A Little Tour in France

A Little Tour in France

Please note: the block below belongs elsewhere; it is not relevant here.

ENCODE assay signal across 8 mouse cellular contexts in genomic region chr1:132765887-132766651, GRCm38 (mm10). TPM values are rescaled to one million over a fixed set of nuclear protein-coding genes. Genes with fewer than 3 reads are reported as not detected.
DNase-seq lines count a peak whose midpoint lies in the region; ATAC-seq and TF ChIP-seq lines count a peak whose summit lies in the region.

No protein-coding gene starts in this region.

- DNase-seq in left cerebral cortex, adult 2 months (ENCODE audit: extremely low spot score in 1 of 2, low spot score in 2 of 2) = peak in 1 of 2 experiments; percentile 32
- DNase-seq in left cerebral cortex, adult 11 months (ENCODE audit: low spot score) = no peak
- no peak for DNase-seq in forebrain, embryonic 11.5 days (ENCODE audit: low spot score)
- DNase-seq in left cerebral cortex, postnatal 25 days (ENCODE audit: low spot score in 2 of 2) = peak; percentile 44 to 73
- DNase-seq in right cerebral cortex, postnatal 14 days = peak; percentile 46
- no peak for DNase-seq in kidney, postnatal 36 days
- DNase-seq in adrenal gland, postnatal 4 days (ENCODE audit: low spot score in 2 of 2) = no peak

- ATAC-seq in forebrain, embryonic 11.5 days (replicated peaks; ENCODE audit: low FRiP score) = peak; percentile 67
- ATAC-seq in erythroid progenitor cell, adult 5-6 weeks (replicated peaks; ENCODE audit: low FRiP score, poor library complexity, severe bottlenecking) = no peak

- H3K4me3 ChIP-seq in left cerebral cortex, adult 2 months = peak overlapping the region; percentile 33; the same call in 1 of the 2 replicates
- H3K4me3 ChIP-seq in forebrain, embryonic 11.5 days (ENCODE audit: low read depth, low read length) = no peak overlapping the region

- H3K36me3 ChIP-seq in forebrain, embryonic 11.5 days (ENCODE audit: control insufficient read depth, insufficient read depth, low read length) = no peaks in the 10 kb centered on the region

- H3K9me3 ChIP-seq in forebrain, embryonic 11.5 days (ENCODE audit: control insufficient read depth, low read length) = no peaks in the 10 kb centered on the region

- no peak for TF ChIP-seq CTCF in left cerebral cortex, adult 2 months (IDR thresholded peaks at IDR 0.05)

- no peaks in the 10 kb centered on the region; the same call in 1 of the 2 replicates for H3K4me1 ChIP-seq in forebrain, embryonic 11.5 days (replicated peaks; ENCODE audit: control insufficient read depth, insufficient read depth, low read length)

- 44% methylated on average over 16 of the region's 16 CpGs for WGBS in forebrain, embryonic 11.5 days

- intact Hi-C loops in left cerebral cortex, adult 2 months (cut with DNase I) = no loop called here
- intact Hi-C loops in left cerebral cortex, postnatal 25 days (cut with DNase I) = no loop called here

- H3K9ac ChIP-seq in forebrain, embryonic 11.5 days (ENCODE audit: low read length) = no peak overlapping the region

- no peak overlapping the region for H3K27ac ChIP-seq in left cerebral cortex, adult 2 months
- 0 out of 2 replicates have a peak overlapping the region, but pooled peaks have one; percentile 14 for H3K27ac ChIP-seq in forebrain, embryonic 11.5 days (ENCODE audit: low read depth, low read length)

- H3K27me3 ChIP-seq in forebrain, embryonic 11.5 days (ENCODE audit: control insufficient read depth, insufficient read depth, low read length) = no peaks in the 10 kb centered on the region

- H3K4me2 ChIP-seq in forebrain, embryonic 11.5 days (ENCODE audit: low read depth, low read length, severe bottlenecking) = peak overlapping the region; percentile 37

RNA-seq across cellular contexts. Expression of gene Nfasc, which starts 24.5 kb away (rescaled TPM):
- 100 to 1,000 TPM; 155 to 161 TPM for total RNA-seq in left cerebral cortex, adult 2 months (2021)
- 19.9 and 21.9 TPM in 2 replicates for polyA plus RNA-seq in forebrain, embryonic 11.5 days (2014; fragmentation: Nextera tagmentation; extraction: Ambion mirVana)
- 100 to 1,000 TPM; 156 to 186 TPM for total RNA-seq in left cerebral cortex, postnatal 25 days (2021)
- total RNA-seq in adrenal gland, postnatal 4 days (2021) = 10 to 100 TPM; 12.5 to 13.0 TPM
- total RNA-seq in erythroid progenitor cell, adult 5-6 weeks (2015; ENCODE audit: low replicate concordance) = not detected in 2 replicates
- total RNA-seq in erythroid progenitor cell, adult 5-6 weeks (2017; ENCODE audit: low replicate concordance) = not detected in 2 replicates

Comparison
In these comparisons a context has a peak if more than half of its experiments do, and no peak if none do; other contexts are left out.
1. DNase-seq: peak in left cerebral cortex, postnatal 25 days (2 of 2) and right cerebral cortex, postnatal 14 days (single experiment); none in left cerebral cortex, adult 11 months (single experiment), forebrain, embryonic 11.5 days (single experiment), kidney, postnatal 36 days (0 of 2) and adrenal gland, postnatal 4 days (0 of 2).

A LITTLE TOUR IN FRANCE HENRY JAMES We good Americans - I say it without presumption - are too apt to think that France is Paris just as we are accused of being too apt to think that Paris is the celestial city. This is by no means the case fortun- ately for those persons who take an interest in modern Gaul and yet are still left vaguely unsatisfied by that epitome of civilization which stretches from the Arc de Triomphe to the Gymnase theatre. It had already been intimated to the author of these light pages that there are many good things in the _doux pays de France_ of which you get no hint in a walk between those ornaments of the capital; but the truth had been re- vealed only in quick-flashing glimpses and he was conscious of a desire to look it well in the face. To this end he started one rainy morning in mid-Septem- ber for the charming little city of Tours from which point it seemed possible to make a variety of fruitful excursions. His excursions resolved themselves ulti- mately into a journey through several provinces - a journey which had its dull moments (as one may defy any journey not to have) but which enabled him to feel that his proposition was demonstrated. France may be Paris but Paris is not France; that was perfectly evident on the return to the capital. I must not speak however as if I had discovered the provinces. They were discovered or at least re- vealed by BaIzac if by any one and are now easily accessible to visitors. It is true I met no visitors or only one or two whom it was pleasant to meet. Throughout my little tour I was almost the only tourist. That is perhaps one reason why it was so successful. I. I am ashamed to begin with saying that Touraine is the garden of France; that remark has long ago lost its bloom. The town of Tours however has some thing sweet and bright which suggests that it is sur- rounded by a land of fruits. It is a very agreeable little city; few towns of its size are more ripe more complete or I should suppose in better humor with themselves and less disposed to envy the responsibili- ties of bigger places. It is truly the capital of its smil- ing province; a region of easy abundance of good living of genial comfortable optimistic rather indolent opinions. Balzac says in one of his tales that the real Tourangeau will not make an effort or displace him- self even to go in search of a pleasure; and it is not difficult to understand the sources of this amiable cynicism. He must have a vague conviction that he can only lose by almost any change. Fortune has been kind to him: he lives in a temperate reasonable sociable climate on the banks of a river which it is true sometimes floods the country around it but of which the ravages appear to be so easily repaired that its aggressions may perhaps be regarded (in a region where so many good things are certain) merely as an occasion for healthy suspense. He is surrounded by fine old traditions religious social architectural culi- nary; and he may have the satisfaction of feeling that he is French to the core. No part of his admirable country is more characteristically national. Normandy is Normandy Burgundy is Burgundy Provence is Pro- vence; but Touraine is essentially France. It is the land of Rabelais of Descartes of Balzac of good books and good company as well as good dinners and good houses. George Sand has somewhere a charm- ing passage about the mildness the convenient quality of the physical conditions of central France - "son climat souple et chaud ses pluies abondantes et courtes." In the autumn of 1882 the rains perhaps were less short than abundant; but when the days were fine it was impossible that anything in the way of weather could be more charming. The vineyards and orchards looked rich in the fresh gay light; cultivation was everywhere but everywhere it seemed to be easy. There was no visible poverty; thrift and success pre- sented themselves as matters of good taste. The white caps of the women glittered in the sunshire and their well-made sabots clicked cheerfully on the hard clean roads. Touraine is a land of old chateaux - a gallery of architectural specimens and of large hereditary pro- perties. The peasantry have less of the luxury of ownership than in most other parts of France; though they have enough of it to give them quite their share of that shrewdly conservative look which in the little chaffering _place_ of the market-town the stranger ob- serves so often in the wrinkled brown masks that sur- mount the agricultural blouse. This is moreover the heart of the old French monarchy; and as that monarchy was splendid and picturesque a reflection of the splen- dor still glitters in the current of the Loire. Some of the most striking events of French history have occurred on the banks of that river and the soil it waters bloomed for a while with the flowering of the Renais- sance. The Loire gives a great "style" to a landscape of which the features are not as the phrase is promi- nent and carries the eye to distances even more poetic than the green horizons of Touraine. It is a very fit- ful stream and is sometimes observed to run thin and expose all the crudities of its channel - a great defect certainly in a river which is so much depended upon to give an air to the places it waters. But I speak of it as I saw it last; full tranquil powerful bending in large slow curves and sending back half the light of the sky. Nothing can be finer than the view of its course which you get from the battlements and ter- races of Amboise. As I looked down on it from that elevation one lovely Sunday morning through a mild glitter of autumn sunshine it seemed the very model of a generous beneficent stream. The most charming part of Tours is naturally the shaded quay that over- looks it and looks across too at the friendly faubourg of Saint Symphorien and at the terraced heights which rise above this. Indeed throughout Touraine it is half the charm of the Loire that you can travel beside it. The great dike which protects it or protects the country from it from Blois to Angers is an admirable road; and on the other side as well the highway con- stantly keeps it company. A wide river as you follow a wide road is excellent company; it heightens and shortens the way. The inns at Tours are in another quarter and one of them which is midway between the town and the station is very good. It is worth mentioning for the fact that every one belonging to it is extraordinarily polite - so unnaturally polite as at first to excite your suspicion that the hotel has some hidden vice so that the waiters and chambermaids are trying to pacify you in advance. There was one waiter in especial who was the most accomplished social being I have ever encountered; from morning till night he kept up an inarticulate murmur of urbanity like the hum of a spinning-top. I may add that I discovered no dark secrets at the Hotel de l'Univers; for it is not a secret to any traveller to-day that the obligation to partake of a lukewarm dinner in an overheated room is as imperative as it is detestable. For the rest at Tours there is a certain Rue Royale which has pretensions to the monumental; it was constructed a hundred years ago and the houses all alike have on a moderate scale a pompous eighteenth-century look. It connects the Palais de Justice the most important secular building in the town with the long bridge which spans the Loire - the spacious solid bridge pronounced by Balzac in "Le Cure de Tours" "one of the finest monuments of French architecture." The Palais de Justice was the seat of the Government of Leon Gambetta in the autumn of 1870 after the dictator had been obliged to retire in his balloon from Paris and before the Assembly was constituted at Bordeaux. The Germans occupied Tours during that terrible winter; it is astonishing the number of places the Germans occupied. It is hardly too much to say that wherever one goes in certain parts of France one encounters two great historic facts: one is the Revolution; the other is the German invasion. The traces of the Revolution remain in a hundred scars and bruises and mutilations but the visible marks of the war of 1870 have passed away. The country is so rich so living that she has been able to dress her wounds to hold up her head to smile again; so that the shadow of that darkness has ceased to rest upon her. But what you do not see you still may hear; and one remembers with a certain shudder that only a few short years ago this province so intimately French was under the heel of a foreign foe. To be intimately French was apparently not a safeguard; for so successful an invader it could only be a challenge. Peace and plenty however have succeeded that episode; and among the gardens and vineyards of Touraine it seems only a legend the more in a country of legends. It was not all the same for the sake of this check- ered story that I mentioned the Palais de Justice and the Rue Royale. The most interesting fact to my mind about the high-street of Tours was that as you walked toward the bridge on the right-hand _trottoir_ you can look up at the house on the other side of the way in which Honore de Balzac first saw the light. That violent and complicated genius was a child of the good-humored and succulent Touraine. There is something anomalous in the fact though if one thinks about it a little one may discover certain correspondences between his character and that of his native province. Strenuous laborious constantly in felicitous in spite of his great successes he suggests at times a very different set of influences. But he had his jovial full-feeding side - the side that comes out in the "Contes Drolatiques" which are the romantic and epicurean chronicle of the old manors and abbeys of this region. And he was moreover the product of a soil into which a great deal of history had been trodden. Balzac was genuinely as well as affectedly monarchical and he was saturated with a sense of the past. Number 39 Rue Royale - of which the base ment like all the basements in the Rue Royale is occupied by a shop - is not shown to the public; and ...